Earlier this year, the New York Times had an interesting piece about museums seeking to protect small areas of the Moon around the Apollo landing sites. And a good thing too: “…the next generation of people visiting the moon might carelessly obliterate the site of one of humanity’s greatest accomplishments.”
More recently, NASA has released draft guidelines around protecting the landing sites from damage.
But isn’t that a bit like how Cairo almost swallows the Pyramids?
Surely we need to go further? Much further?
For thousands of years, all of Earth-bound humanity will gaze up on the Earth side of the Moon. And it’s exactly the same view looked upon by all of humanity throughout history.
Surely that whole view is worthy of protection? After all, any changes made that are visible from Earth will be visible forever. There’s no atmosphere or weather to sweep away our transgressions over time. What is done on the Moon stays done…
I raised these concerns with a NASA engineer a couple of years ago after his presentation at the Questacon national science museum about the (now ill-fated) Constellation project to return to the Moon.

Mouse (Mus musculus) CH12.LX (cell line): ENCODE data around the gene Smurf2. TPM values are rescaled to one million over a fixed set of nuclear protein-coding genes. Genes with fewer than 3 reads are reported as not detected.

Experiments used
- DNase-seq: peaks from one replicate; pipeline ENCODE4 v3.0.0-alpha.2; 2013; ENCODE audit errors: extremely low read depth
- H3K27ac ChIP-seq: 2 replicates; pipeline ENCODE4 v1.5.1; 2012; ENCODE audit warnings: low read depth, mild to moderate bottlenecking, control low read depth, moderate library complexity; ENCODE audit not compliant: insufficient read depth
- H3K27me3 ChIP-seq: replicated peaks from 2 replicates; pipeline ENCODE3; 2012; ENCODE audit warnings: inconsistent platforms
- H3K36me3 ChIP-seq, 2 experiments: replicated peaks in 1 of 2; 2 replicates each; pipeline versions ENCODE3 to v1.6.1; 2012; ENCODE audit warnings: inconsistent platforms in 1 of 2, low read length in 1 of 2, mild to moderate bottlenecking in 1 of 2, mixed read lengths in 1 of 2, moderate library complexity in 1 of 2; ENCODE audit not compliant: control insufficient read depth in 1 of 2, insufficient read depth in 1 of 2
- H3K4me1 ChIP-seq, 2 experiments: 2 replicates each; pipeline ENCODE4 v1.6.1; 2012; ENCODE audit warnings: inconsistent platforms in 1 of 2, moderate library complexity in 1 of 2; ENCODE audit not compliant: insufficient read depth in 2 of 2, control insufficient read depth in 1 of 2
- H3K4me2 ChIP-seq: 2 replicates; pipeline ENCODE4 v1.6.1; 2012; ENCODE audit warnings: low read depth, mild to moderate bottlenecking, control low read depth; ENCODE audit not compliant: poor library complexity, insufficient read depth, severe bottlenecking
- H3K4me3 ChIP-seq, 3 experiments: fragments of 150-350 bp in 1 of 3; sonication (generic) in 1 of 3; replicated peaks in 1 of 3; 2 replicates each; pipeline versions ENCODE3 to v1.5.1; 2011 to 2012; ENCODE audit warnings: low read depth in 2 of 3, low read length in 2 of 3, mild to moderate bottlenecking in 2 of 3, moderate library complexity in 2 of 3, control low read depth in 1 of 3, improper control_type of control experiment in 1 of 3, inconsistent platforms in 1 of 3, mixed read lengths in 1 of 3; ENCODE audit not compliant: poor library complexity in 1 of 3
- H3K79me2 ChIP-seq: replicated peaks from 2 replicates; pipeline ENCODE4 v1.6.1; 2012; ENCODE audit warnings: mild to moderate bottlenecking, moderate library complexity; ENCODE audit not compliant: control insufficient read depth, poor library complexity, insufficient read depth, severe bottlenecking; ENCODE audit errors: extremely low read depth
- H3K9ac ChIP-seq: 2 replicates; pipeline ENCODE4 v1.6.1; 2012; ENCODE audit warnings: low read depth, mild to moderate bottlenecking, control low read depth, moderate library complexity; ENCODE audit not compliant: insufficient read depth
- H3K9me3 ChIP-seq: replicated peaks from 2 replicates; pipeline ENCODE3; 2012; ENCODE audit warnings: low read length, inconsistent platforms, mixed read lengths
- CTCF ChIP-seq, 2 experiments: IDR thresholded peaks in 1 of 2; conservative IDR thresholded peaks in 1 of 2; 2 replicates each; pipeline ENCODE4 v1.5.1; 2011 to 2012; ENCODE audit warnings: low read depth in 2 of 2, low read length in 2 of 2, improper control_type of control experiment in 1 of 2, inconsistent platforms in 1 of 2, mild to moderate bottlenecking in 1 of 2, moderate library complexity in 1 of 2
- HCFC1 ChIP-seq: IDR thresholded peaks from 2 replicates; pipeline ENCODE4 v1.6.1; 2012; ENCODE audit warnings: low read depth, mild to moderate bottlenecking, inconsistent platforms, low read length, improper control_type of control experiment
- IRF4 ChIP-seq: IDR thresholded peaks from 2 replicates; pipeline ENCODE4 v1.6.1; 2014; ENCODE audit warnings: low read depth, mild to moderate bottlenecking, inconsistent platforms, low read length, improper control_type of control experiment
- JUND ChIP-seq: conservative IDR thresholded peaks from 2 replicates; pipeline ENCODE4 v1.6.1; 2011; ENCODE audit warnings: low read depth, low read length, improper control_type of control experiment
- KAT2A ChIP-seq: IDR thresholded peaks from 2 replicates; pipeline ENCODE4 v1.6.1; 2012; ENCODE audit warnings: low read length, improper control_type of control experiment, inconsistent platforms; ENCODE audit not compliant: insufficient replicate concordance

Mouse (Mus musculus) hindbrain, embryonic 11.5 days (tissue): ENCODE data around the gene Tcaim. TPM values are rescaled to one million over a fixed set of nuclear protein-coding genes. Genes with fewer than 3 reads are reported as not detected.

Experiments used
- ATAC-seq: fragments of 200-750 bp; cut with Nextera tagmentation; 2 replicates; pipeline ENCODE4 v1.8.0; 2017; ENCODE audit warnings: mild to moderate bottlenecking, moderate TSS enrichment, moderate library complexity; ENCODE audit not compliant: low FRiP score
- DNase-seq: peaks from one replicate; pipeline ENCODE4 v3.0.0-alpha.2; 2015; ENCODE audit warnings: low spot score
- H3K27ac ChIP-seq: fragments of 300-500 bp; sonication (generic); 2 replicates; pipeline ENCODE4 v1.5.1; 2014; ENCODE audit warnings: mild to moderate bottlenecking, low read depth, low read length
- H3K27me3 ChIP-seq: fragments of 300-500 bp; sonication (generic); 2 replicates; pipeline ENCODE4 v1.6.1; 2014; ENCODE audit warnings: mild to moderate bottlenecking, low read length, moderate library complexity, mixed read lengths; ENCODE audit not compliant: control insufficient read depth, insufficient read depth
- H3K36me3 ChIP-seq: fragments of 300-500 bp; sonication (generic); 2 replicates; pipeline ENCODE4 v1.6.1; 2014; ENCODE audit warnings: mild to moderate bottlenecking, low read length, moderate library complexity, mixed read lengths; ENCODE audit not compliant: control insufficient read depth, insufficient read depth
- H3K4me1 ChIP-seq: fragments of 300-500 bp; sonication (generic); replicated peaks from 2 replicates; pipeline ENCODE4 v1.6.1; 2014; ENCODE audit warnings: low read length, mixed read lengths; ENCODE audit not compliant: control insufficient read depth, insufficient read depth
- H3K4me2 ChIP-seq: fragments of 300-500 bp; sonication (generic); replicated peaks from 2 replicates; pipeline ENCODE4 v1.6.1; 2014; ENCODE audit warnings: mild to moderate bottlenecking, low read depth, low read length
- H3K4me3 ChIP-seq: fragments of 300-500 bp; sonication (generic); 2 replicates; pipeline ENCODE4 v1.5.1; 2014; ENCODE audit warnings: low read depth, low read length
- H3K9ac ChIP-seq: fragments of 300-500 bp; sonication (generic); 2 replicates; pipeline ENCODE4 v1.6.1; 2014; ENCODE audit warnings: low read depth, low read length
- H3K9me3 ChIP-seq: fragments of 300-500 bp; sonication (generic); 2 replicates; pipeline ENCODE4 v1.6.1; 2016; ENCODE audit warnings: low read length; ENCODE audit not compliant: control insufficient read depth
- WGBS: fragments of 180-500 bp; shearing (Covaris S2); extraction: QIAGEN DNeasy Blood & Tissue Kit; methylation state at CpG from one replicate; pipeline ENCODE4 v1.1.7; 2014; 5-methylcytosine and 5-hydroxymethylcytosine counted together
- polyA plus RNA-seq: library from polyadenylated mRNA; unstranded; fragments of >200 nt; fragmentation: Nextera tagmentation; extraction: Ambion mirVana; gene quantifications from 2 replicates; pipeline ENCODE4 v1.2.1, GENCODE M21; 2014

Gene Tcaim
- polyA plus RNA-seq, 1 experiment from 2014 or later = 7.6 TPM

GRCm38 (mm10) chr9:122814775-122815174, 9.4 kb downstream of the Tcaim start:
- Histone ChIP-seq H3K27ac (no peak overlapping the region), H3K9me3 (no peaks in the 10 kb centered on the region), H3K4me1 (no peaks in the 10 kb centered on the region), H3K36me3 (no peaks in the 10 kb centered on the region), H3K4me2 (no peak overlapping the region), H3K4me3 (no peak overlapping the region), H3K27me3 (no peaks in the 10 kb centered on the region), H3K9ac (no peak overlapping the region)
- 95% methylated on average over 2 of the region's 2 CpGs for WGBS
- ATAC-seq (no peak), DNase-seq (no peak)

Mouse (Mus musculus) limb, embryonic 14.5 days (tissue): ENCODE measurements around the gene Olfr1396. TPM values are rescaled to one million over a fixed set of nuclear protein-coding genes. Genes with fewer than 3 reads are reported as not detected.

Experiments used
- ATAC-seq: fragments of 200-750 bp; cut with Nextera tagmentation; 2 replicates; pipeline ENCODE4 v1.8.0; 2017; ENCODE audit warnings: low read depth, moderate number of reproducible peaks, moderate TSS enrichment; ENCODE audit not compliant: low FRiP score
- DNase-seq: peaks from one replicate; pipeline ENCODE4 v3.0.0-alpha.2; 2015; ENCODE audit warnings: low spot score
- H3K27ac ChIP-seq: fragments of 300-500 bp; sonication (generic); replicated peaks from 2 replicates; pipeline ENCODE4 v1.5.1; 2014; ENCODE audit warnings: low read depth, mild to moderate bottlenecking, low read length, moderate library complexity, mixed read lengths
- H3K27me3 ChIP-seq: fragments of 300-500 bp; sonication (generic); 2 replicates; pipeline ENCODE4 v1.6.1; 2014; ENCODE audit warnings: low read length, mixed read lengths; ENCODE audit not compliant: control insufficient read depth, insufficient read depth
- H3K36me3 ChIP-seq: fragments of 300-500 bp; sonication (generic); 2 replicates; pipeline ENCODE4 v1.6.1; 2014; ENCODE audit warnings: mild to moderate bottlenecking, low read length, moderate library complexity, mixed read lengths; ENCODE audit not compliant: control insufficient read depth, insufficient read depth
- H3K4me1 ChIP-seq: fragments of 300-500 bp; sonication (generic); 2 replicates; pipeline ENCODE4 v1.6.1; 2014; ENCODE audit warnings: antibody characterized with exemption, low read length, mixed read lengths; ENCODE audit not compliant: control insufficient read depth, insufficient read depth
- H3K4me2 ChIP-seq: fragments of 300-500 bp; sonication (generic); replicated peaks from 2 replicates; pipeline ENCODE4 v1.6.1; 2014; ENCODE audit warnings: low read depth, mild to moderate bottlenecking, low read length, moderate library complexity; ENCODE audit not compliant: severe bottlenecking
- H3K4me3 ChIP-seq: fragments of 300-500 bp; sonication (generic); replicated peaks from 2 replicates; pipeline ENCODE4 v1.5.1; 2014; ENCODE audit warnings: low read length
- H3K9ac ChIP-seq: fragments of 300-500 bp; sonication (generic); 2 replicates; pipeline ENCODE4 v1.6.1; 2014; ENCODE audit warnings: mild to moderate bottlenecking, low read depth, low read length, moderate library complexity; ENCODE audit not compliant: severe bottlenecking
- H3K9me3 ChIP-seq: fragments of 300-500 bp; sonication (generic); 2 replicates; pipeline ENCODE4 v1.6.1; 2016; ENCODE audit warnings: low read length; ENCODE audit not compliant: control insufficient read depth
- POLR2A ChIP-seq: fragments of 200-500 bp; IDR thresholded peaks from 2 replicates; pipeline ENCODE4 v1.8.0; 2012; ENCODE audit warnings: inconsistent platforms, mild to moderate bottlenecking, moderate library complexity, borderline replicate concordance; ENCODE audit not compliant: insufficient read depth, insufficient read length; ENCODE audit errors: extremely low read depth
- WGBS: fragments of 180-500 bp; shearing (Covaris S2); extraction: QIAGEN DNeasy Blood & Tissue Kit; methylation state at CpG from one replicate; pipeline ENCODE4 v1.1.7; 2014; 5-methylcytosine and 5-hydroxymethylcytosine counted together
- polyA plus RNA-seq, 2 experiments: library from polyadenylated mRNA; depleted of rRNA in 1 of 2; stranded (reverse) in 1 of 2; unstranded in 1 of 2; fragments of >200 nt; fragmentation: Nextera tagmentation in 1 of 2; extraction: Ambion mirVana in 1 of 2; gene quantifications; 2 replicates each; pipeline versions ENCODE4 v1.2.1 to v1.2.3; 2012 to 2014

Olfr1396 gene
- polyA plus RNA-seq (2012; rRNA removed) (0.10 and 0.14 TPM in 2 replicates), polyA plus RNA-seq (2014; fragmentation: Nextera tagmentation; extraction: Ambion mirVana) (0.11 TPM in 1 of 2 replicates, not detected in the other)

It seemed to me that the American disposable society mantra was writ large in their plans, with leftover bits free to crashland wherever once done with. It’s that sort of mentality that’s got us into a spacejunk problem in Earth orbit.
I have no doubt that there will come a day – possibly while I’m still alive – that we are strip-mining parts of the Moon for minerals to build spaceships and Moonbase buildings and to fuel them.
But surely there should be a commitment from all nations for this sort of permanent scarring to be limited to the far side (the incorrectly named dark side!) of the Moon only. And for communications facilities and potentially colonies to be positioned around the Earthside perimeter for minimal visual impact, while maintaining direct communications.
There should also be strict controls on escape of artificial light. Surely the sort of light pollution that we spew pointlessly upwards from our Earth should not be shining back at us one day from the Moon?
We owe our future generations that much, I believe.
And while looking back – enjoy this handheld footage of the Earthrise, from Apollo 10, right out at the Moon, to very fitting music: